The role of the emergency management systems is to bring calm to chaos. The role of the public information officer (PIO) is to disseminate information that is credible, accurate, and reliable. It is a critical component of the initial response to meet the informational needs of residents – trusted, credible information aids in bringing calm.
The internet has created new distribution systems for information that include subscription services, e-mail lists, blogs, and social media. All these sources of media have the ability to manipulate the community’s perception of what is and is not important.
Communication systems are the essential tool to provide the public an understanding of what is occurring and how to react to a threat. Today’s PIOs must work with several media systems to ensure that the public is kept informed. It is now necessary for agencies to be able to provide information across multiple platforms.
Some communications researchers believe that people interact with media sources to create their own meanings out of the images and messages that they receive. The internet and other modern technologies allow individuals to play a more active role in determining the news and information they receive. In some instances, individuals subscribe to sources and control the news they see, hear, or read. In other cases, technology observes the readers’ patterns of interests to deliver aggregated news of interest to the reader based on an algorithm.
Defining Mass Media in the 21st Century
Popular news media is a form of mass media designed to distribute news and information to the mass population. Historically, news media has included print media such as newspapers and magazines. It also includes broadcast media such as radio and television.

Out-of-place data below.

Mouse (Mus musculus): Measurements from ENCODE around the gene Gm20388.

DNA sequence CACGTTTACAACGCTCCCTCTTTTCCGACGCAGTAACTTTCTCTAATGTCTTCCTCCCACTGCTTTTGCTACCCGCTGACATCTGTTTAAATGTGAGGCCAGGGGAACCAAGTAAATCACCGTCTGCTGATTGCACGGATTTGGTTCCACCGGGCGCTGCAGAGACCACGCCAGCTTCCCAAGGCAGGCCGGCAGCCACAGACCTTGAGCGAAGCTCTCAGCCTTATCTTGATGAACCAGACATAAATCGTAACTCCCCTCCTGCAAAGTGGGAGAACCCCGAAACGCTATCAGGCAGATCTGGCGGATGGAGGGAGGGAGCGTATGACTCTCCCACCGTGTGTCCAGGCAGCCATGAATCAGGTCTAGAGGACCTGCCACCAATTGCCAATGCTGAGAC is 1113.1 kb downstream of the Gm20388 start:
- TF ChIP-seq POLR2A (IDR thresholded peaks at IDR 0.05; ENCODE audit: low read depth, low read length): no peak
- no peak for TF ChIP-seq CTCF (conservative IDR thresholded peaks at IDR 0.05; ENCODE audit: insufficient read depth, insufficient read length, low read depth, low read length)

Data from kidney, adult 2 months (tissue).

In today’s world, it is content that drives media. Securing content that is of interest to targeted readers allows the sale of advertising and sponsorship of content. However, popular media is no longer the sole source for information. An overwhelming majority of the population now receive news through online sources, making today’s mass media very different than even 10 years ago. The internet is full of content, which also can steer the community’s perceptions, attitudes, and sense of what is and is not important.
Media in the 21st century includes more options than just print or broadcast media to provide news to individuals. Individuals increasingly receive news from sources that have other content that interest them. In addition to traditional sources, news content is now available via the internet, blogs, social media, and even internal agency channels. All of it now is pushed to the receivers via cellphone or tablet.
According to the Pew Research Center, more Americans get their news from social media than print news. Television remains the most consumed news but is rapidly losing ground to online sources. Also, according to Pew Research, adults of all ages are increasingly receiving news via mobile devices. As a result, news today is being disseminated and received quicker and consumers are far more mobile than in previous years.
The Role of Media in Disaster Management
It is necessary for emergency management agencies to quickly and effectively communicate strategies and inform the public during times of crisis. In order to effectively manage the dissemination of information, emergency managers must acknowledge the value of mass media – including blogs, local news media, and social media sources – as partners in informing the public. These sources strategically are an important part of providing guidance on preparedness, creating risk-reduction strategies, and securing the reputation of an emergency management organization.
The role of the news media is to secure the content necessary to tell a story that is relevant to the audience. The role of a public information organization is to provide factual verified information. Therefore, it is beneficial for emergency management agencies to use news media as a force multiplier to aid in disseminating needed information to the community.
Reporters are neither a friend nor an enemy. Their job is to tell the story. Reporters are expected to behave in a manner that is professional and balanced in their reporting. However, it is the PIO’s role to engage and inform reporters of validated information to tell the story for emergency management. Simply put, PIOs need to work to control the narrative and tell the story of emergency management.